With the MLB trade deadline rapidly approaching, ESPN’s Bradford Doolittle gives four Detroit Tigers players as possible solutions for contenders
The losing skid has reached nine straight and despite Detroit Tigers GM Al Avila stating that the goal was for the club to make the playoffs this year, in a 60-game season, such streaks can easily squander those hopes. Still, Detroit will need to decide on whether the club wants to add and improve the club or continue to trade major league assets for prospects.
ESPN has taken the stance that the Detroit Tigers would opt for the latter–and in doing so, has listed four Detroit Tigers options for contenders that are in need ($). Of course, deadline deals will prove difficult this off season. Any trade will need to be from the 60-man player pools, rentals will be with their respective clubs for less time, playoffs are expanded which dilute chances, and there are many teams who have not decided on whether they will add or subtract over the next week and a half.
Add to that the allegations that teams are losing dollars and deals become even more scarce. With those disclaimers in mind, these are the Detroit Tigers players whom Doolittle believes could help facilitate a need for another club:
Frankly, I do not understand why the Detroit Tigers would trade Boyd in August. His contract remains inexpensive and they would be better off to try to get him straightened out than sell at perhaps his lowest value in his career. Boyd’s ERA remains sky-high at 9.64 and his xERA, Barrel Percentage, and xSLG percentages are all at the 10th percentile of the league or lower according to Statcast. If this were a couple of years down the road, I would understand his name in the mix more since his value would be relatively low regardless; but I have to imagine just a year ago that Avila turned down much higher offers than anything they would receive now.
This may also make sense if the Tigers were littered with pitching prospects, but with prospects Tarik Skubal and Casey Mize both just making their debuts with Matt Manning, Franklin Perez, and Alex Faedo all still in Toledo, it would be a risk to make a trade not knowing what would be available to replace him. I have to believe fellow starter Spencer Turnbull would have significantly more demand, but Turnbull was omitted from the list.
Joe would likely be another sell low candidate. While he does have control on his side, his exit velocity number is in the 7th percentile in baseball, suggesting he gets hit hard often–a tough sell for someone who is likely to be marketed as a late-inning option for clubs contending.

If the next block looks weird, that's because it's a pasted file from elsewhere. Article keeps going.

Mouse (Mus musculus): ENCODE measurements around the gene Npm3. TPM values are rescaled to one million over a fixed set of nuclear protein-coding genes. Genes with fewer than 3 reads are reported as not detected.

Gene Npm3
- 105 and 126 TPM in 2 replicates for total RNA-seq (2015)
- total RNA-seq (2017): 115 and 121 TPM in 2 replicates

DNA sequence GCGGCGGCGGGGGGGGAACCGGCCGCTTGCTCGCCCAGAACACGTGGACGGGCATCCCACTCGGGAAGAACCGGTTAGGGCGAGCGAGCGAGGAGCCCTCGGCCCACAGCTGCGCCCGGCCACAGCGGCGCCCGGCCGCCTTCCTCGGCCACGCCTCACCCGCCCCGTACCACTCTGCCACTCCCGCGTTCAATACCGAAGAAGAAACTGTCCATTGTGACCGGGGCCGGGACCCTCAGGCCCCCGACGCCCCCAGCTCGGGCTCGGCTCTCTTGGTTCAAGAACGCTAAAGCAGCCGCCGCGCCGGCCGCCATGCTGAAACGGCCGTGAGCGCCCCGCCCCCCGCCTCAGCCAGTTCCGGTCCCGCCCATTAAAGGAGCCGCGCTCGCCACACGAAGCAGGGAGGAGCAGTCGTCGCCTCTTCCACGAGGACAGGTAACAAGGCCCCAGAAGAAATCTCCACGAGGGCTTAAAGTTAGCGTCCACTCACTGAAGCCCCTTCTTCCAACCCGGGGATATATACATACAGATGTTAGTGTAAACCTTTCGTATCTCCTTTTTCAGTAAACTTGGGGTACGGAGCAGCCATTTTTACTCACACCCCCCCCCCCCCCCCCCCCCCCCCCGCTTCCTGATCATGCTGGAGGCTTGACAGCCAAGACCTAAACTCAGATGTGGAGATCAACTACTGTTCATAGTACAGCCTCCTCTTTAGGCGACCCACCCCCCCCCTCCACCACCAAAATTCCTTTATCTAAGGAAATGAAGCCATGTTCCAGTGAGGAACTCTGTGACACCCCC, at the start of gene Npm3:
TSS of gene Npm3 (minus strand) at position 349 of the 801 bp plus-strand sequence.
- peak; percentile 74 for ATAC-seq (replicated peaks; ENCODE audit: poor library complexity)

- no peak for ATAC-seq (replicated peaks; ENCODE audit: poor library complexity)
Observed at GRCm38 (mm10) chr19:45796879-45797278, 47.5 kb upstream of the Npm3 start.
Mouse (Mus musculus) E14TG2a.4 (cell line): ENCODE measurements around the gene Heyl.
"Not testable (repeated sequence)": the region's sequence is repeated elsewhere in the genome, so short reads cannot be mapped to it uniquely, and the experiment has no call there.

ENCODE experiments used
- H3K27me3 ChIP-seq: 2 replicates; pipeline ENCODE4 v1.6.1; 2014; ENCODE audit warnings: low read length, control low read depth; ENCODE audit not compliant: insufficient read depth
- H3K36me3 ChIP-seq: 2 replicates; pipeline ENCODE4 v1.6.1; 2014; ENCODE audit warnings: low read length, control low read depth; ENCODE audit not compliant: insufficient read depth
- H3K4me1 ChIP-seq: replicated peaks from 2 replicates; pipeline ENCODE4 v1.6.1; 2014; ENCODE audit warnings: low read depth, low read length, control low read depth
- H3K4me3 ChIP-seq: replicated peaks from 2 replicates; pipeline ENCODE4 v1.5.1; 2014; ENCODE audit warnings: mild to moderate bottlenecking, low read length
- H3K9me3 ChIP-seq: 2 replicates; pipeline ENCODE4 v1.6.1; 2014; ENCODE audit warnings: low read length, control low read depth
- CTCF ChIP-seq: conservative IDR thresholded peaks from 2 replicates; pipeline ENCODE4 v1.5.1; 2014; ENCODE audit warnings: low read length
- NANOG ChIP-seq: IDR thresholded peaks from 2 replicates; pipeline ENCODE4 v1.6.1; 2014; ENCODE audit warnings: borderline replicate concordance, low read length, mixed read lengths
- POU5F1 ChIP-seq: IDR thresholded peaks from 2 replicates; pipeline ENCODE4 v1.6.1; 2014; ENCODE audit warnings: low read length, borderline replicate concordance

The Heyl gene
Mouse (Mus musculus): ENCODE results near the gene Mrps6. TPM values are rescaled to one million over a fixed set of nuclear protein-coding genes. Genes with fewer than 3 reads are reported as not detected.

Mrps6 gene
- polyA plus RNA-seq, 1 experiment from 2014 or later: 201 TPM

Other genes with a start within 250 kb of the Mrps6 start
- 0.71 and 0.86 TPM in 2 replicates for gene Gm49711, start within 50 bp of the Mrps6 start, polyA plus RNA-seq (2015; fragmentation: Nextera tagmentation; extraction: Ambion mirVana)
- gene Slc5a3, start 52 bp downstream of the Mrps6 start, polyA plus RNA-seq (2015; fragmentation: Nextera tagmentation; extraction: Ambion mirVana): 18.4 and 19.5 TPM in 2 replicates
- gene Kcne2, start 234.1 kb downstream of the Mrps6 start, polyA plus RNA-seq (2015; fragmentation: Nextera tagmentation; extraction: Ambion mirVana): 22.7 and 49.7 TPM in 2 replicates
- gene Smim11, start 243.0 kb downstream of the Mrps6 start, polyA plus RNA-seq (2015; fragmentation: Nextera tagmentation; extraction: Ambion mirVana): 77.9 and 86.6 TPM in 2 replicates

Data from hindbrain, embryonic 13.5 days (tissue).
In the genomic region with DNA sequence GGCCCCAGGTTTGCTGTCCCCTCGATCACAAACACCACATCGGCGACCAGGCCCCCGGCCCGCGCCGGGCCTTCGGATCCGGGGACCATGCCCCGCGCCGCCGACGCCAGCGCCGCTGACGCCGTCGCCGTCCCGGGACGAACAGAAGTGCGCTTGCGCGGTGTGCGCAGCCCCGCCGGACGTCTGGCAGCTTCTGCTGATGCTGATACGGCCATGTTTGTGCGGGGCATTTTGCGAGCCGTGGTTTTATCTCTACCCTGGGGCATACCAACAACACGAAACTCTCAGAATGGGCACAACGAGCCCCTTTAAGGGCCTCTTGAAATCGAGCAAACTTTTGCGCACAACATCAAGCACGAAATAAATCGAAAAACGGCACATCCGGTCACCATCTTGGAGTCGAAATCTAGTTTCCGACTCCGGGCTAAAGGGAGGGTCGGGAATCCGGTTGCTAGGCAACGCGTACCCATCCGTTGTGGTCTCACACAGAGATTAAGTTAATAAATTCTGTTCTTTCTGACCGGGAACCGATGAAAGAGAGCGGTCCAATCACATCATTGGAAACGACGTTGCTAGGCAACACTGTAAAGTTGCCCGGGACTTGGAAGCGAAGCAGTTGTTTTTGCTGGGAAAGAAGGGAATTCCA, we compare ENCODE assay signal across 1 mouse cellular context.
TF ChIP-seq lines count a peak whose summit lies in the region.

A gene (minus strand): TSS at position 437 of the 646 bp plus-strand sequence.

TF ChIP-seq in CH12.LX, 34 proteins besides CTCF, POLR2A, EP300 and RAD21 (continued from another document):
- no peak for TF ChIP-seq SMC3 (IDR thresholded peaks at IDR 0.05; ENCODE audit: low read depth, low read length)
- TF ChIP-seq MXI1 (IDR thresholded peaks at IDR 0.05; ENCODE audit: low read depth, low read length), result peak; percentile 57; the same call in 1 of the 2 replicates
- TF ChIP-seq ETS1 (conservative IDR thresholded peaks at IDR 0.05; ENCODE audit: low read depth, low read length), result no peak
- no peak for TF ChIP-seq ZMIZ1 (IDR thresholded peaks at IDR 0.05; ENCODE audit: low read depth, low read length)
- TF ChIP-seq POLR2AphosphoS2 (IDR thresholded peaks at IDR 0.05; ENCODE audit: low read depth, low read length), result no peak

Like the first player listed, this is another case in which ESPN may have had the position group correct, but the player wrong. I would venture to guess Gregory Soto would be much more sought-after than Jimenez in the event the Detroit Tigers decide to pull back this season.
According to the article, teams with a reliever need include the Diamondbacks, Cubs, and Padres.
Both Jonathan Schoop and CJ Cron were signed around the same time from the same club; leaving the home run record-setting Minnesota Twins for a flight to DTW. The Detroit Tigers have needed a second baseman ever since they traded away Ian Kinsler and Schoop has provided both a steady hand defensively and some much-needed power to the lineup.
Schoop was signed to a one-year deal, so any return for the right-handed hitter would be minimal. Due to our poor performance in rental-type deals (JD Martinez, Justin Upton, Mike Fiers), I tend to be soured on the idea of trading 40 games of a legitimate MLB player for a lottery ticket, but if the franchise has no intention of competing this season or bringing Schoop back in 2021, getting anything for Schoop may not be the worst idea.
Possible fits include the Rockies, Athletics, and Rangers.
Perhaps the most underrated trade candidate, JaCoby Jones has proved offensively he has enough ability with the bat to be an ever day option in center field, slashing .277/.347/.615 so far this season. Jones has always been athletic enough to play in the field defensively, but the question was always whether he would hit enough to find his way into the lineup every day.
Because the success with Jones is so closely linked to the swing changes he made, it is understandable why teams might feel more comfortable with him showing the same beyond this season as opposed to a subpar guy who had a hot streak. Jones is Detroit’s best hitter and it is not particularly close, so a trade of Jones would surely signify a punt on the 2020 season. Jones is under team control for two more years after 2020.
Teams with a need include the Orioles and Rockies.
Any of these players getting traded would certainly signal a sell to fans, which would be a strange move juxtaposed against the aforementioned Avila comments regarding the playoffs. However, a nine-game losing streak may cause the club to change course and prepare for 2021. Doolittle admitted that some of the inclusions of players are whispers in the industry while others are just him connecting dots, so it will be fascinating to see Detroit’s course of action, or lack thereof, as the deadline approaches.
Deals will be a challenge to piece together, but look for clubs to get creative over the next week and a half in making sure both the performance capital as well as the financial capital will line up well enough to make their club better either in the short-term or down the road. For the Detroit Tigers, that decision remains to be made.